A phenomena that is not easily verifiable empirically and about which many professionals are skepticak… like, oh, let’s say – the Loch Ness Monster.

Picture if you will an imaginary researcher, I’ll call him Dr. Spritzer. And one day Dr. Spritzer set out to do a scientific study on the Loch Ness Monster. For that study the doctor interviewed only people who believe Nessie exists and claim to have seen him. Not only that, but almost a quarter of the people Dr. Spritzer interviewed worked at the local tourism bureau. And of course everyone loves a good story about Nessie so lots of newspapers reported on the study even if it wasn’t very accurate or reliable…

I think you get my point.

Another concerning aspect of Spitzer’s study was his method for gathering data which consisted of a mere 45 minute telephone interview with each participant. Participants who were married also completed a short written survey sent by mail. In other words, Spitzer never met his participants face to face, and relied entirely on self reporting from participants – many of whom who had built their livelihoods of ex-gay groups. Lawrence Hartman, former president of the APA wrote:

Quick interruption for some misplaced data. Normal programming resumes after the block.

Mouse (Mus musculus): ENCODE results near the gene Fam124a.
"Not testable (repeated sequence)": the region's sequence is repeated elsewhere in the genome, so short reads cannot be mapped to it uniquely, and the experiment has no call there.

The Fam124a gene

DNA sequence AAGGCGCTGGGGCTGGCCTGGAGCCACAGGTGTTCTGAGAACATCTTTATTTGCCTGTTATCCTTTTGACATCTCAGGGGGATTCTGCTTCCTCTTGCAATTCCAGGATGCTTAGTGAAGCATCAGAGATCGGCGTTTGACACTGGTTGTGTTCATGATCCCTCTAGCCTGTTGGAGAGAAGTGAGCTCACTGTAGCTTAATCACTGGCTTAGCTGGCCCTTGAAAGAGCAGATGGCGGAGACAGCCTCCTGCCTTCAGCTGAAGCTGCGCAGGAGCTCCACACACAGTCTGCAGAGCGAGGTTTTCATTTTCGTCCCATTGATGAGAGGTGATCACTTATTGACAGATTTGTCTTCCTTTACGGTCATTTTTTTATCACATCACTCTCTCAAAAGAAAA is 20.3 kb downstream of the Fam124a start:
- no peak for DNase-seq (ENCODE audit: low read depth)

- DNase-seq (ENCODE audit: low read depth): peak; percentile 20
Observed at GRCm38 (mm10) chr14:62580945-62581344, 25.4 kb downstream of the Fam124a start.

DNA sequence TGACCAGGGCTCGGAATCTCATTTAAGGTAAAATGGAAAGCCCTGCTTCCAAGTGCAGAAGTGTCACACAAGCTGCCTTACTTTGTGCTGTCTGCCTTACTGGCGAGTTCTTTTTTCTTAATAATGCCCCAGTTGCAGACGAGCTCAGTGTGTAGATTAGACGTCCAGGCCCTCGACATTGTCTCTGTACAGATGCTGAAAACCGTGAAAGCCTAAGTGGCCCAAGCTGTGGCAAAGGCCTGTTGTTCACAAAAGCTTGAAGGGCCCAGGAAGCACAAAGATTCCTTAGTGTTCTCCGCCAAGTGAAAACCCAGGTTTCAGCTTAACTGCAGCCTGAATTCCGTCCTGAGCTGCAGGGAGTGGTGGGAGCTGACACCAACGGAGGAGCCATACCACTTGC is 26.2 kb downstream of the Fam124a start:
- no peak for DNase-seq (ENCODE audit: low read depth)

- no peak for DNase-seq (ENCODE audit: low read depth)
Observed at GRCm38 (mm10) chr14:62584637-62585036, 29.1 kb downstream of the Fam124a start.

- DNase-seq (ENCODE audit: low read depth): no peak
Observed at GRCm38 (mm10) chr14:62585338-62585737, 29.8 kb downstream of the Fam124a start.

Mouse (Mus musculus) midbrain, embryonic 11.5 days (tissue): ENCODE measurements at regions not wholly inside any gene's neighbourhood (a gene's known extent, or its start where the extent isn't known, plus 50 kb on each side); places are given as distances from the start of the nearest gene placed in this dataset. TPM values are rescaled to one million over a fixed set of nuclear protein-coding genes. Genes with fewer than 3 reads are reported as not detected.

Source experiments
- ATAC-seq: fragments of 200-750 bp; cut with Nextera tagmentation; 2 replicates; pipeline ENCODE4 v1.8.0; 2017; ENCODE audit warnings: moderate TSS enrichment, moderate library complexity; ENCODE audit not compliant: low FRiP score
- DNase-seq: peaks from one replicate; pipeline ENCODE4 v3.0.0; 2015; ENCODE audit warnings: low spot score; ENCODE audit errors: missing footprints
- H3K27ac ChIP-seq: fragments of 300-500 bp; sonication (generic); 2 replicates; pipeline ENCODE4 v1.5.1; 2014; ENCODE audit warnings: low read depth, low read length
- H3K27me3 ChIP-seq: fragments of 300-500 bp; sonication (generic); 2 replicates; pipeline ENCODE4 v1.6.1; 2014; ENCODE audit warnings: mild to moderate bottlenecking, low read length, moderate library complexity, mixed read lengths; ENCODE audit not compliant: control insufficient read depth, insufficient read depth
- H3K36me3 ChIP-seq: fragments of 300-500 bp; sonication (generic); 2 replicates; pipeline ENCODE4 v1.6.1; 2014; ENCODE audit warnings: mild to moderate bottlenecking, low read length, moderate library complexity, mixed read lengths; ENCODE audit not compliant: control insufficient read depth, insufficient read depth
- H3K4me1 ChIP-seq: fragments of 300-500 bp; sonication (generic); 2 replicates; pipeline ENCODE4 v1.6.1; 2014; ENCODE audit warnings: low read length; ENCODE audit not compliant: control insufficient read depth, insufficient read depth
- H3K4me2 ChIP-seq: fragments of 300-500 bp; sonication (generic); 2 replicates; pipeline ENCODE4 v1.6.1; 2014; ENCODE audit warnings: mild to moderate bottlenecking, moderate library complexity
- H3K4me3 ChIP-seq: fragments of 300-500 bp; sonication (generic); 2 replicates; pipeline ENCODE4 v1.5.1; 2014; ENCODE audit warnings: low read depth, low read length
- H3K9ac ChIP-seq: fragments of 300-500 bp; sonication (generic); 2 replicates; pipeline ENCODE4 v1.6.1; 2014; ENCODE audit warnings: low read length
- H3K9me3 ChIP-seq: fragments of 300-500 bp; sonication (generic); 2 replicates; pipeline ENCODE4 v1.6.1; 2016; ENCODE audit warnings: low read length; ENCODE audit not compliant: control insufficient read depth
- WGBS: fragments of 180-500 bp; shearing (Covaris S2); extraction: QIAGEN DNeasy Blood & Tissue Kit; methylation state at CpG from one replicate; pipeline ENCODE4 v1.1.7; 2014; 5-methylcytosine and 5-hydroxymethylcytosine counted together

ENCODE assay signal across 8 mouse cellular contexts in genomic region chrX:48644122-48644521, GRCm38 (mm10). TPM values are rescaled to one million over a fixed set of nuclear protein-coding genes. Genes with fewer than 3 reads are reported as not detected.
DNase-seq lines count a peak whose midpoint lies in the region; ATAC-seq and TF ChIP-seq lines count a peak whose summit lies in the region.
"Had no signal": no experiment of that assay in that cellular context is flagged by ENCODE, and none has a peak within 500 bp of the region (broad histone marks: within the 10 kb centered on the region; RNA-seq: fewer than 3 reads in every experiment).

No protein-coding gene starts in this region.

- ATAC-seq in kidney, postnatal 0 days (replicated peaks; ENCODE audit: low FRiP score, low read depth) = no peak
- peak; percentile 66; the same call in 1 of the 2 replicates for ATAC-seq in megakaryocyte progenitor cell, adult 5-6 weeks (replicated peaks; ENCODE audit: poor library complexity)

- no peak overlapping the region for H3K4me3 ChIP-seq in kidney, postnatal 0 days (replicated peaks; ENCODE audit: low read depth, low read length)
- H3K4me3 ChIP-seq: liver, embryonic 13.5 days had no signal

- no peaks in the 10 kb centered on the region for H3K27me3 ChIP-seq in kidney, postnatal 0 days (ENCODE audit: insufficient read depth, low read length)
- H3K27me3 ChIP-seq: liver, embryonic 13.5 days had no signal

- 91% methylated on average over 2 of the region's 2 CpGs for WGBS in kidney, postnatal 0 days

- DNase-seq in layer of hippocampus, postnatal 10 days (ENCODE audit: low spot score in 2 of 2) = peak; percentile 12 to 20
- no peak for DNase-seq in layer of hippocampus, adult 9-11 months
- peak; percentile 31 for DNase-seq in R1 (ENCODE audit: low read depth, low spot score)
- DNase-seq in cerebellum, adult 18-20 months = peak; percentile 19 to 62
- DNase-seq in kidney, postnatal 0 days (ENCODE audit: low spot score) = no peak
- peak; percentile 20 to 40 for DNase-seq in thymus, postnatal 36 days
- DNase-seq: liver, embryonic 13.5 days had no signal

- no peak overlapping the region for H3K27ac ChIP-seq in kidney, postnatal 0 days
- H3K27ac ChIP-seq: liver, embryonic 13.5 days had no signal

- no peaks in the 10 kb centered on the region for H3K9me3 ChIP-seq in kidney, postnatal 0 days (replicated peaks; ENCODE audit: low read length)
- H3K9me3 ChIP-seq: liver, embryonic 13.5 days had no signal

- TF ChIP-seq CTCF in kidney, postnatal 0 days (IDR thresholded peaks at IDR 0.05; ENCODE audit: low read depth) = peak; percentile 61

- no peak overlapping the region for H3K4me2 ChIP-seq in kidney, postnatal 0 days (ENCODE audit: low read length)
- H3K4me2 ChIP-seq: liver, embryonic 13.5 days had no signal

“Spitzer relies wholly on self-reporting and on one 45-minute telephone interview, which is understandably convenient and cheap, but allows rather easy evasion, distortion, and lies.” (Hartmann, Lawrence. (2003) Peer Review Commentary: “Too Flawed: Don’t Publish.” Archives of Sexual Behavior 32 (5): 436-438.)

Wayne Besen, gay activist and author of Anything But Straight: Unmasking the Scandals and Lies Behind the Ex-Gay Myth, wrote in his book:

“Despite our insistence, Spitzer elected not to use physical evidence to corroborate the ex-gay testimonies. I asked him why he had refused to use either the polygraph or the penile plethysmograph on his subjects. According to Spitzer, “there was no way he could get his subjects to submit to such tests.” It never seemed to dawn on Spitzer that these individuals were doggedly avoiding these truth-detecting instruments because they were not telling the truth.” (Besen, Wayne. Anything But Straight: Unmasking the Scandals and Lies Behind the Ex-Gay Myth.)